You're selling what?!
Ten unusual businesses that you could have bought
You can buy all sorts of businesses. The more 'normal' companies on offer usually include pubs, restaurants, shops and more. But if you wanted to invest your money in something a little different, dig a bit further and you can find all sorts.
Website BusinessesForSale.com lists thousands of available companies. We asked them to tell us about some of the more unusual businesses that have featured on the site. Here are some of the best:
Prison ship in Hawaii
A life on the ocean wave sounds idyllic - but in this case life really means life! In 2000 a Russian ship was converted into a floating prison, moored in Hawaii and advertised for $1.75m. It was unclear as to whether inmates were included in the sale price.
Chinese toll road
A Chinese toll road appeared for $28 million in 2002. The road was 100KM long and the toll charges were between $3 and $5 per car. With China projected to have 140 million automobiles plying its roads by 2020 there seemed plenty of opportunity to recoup the initial investment.
Clocks and crocs
World’s oldest clockmaker
Clockmakers Thwaites & Reed of London were established in 1740. In 2000 the business found its way onto BusinessesForSale.com. As the world’s oldest clock maker, the company was entrusted with the maintenance of important clocks, including Big Ben.
�There were ostriches, bears and monkeys included in the sale.�
Crocodile farm in Thailand
This appeared in 2005 for $450,000. Located 100km north of Bangkok, the farm was used as a breeding centre for crocodiles and as a zoo. In addition to breeding over 2,000 crocodiles a year, there were ostriches, bears and monkeys included in the sale.
In 2002 the sale of a beach in Wales was picked up by TV shows and the press. Located in Pembrokeshire, it included an ice cream shop and beach chalets, and was available for �377,750.
Gold mine in Montana
In 2001 'Gold Fever' hit BusinessesForSale.com with the sale of a genuine gold and silver mine in Montana, promising considerable tonnages of ore including gold, silver and quartz. All you needed was a shovel, a dishpan and $900,000.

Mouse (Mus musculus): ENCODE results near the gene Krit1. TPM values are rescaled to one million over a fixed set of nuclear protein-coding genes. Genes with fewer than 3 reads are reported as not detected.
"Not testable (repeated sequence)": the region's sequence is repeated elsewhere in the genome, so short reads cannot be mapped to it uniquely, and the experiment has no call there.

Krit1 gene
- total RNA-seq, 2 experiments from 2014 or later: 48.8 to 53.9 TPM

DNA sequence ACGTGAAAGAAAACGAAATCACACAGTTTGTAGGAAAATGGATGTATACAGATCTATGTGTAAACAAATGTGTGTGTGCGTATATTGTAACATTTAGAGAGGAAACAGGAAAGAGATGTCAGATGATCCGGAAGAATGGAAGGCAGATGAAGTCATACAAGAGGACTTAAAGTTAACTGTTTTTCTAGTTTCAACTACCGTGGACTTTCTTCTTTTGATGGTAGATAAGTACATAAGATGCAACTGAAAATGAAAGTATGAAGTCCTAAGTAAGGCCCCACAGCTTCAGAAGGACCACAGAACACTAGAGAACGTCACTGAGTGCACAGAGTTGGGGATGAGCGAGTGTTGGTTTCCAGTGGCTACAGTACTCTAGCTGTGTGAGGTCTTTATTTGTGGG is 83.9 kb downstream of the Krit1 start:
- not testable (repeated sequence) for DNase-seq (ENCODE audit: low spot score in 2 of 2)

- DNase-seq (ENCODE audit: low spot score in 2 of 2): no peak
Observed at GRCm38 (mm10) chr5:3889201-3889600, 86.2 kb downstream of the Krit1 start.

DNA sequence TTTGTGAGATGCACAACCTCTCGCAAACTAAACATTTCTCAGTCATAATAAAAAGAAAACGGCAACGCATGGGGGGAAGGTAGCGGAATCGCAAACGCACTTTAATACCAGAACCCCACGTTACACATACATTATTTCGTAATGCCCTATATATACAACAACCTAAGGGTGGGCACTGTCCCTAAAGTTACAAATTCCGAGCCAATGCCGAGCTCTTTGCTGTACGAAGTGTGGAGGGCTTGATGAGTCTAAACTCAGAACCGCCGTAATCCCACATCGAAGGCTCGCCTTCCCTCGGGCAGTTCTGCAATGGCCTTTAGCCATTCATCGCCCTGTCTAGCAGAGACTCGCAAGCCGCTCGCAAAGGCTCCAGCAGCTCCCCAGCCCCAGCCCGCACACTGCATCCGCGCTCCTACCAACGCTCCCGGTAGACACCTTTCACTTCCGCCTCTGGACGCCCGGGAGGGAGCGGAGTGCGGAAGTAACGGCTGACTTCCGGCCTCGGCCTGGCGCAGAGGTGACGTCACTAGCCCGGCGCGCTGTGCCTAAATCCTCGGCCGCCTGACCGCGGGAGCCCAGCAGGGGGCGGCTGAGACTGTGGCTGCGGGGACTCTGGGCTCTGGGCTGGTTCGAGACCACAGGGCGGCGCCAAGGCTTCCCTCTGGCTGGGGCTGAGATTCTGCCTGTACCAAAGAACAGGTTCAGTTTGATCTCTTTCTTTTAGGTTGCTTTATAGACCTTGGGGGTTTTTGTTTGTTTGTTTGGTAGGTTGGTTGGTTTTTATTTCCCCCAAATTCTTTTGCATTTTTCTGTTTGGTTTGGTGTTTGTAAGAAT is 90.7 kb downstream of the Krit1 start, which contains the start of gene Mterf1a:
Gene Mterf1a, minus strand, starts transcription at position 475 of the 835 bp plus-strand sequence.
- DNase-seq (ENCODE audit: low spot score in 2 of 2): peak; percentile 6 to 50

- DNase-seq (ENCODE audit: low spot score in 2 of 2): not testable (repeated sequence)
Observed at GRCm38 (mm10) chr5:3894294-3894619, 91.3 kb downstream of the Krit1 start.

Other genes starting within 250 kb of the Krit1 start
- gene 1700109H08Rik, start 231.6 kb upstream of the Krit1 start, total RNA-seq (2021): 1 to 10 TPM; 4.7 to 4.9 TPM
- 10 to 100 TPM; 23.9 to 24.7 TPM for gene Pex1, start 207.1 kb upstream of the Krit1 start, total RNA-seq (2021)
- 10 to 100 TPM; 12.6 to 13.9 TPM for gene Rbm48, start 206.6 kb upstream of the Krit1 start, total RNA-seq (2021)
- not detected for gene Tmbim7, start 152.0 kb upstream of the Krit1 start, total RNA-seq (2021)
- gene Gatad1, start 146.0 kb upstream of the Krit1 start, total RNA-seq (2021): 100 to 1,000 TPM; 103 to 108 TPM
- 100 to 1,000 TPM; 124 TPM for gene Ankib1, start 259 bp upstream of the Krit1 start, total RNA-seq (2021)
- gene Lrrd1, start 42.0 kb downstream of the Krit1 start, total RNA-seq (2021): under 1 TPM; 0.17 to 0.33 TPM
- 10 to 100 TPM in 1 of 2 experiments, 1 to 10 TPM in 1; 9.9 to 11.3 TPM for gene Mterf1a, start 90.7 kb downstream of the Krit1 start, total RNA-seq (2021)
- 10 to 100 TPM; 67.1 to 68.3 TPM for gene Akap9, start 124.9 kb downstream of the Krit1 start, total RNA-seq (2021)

Stinging and swimming?
Tasmanian honey farm
In 2005 buyers were given the opportunity to acquire their own honey farm overlooking the Bas Straits in Tasmania. Over 2000 hives produced 150 tons of honey annually. Prospective purchasers were asked to bring their own jars and $1.5 million.
A British pier
In 2005, Lowestoft’s historic Claremont Pier appeared for sale for �2.8m. No historical icon is complete without its resident ghost and the successful purchaser of the Claremont Pier also acquired their own spirit - in the form a woman in a long fur coat and hat.
�This was a chance to own a tropical island in the South Pacific.�
Tropical island in the South Pacific
For the ultimate playboy this was a chance to own a tropical island in the South Pacific. The beautiful island of Mala in Tonga contained 24 acres of sandy beaches and palm woods. The assets included thatched bungalows, a restaurant and a cave - all for �550,000!
Kenyan dolphin holiday experience
Everybody’s dream – apparently. A business organising swimming trips with dolphins in Kenya went onto the market for $508,000 in 2003. The business came with a holiday cottage and a four bedroom house overlooking a beach. Dolphins were not included.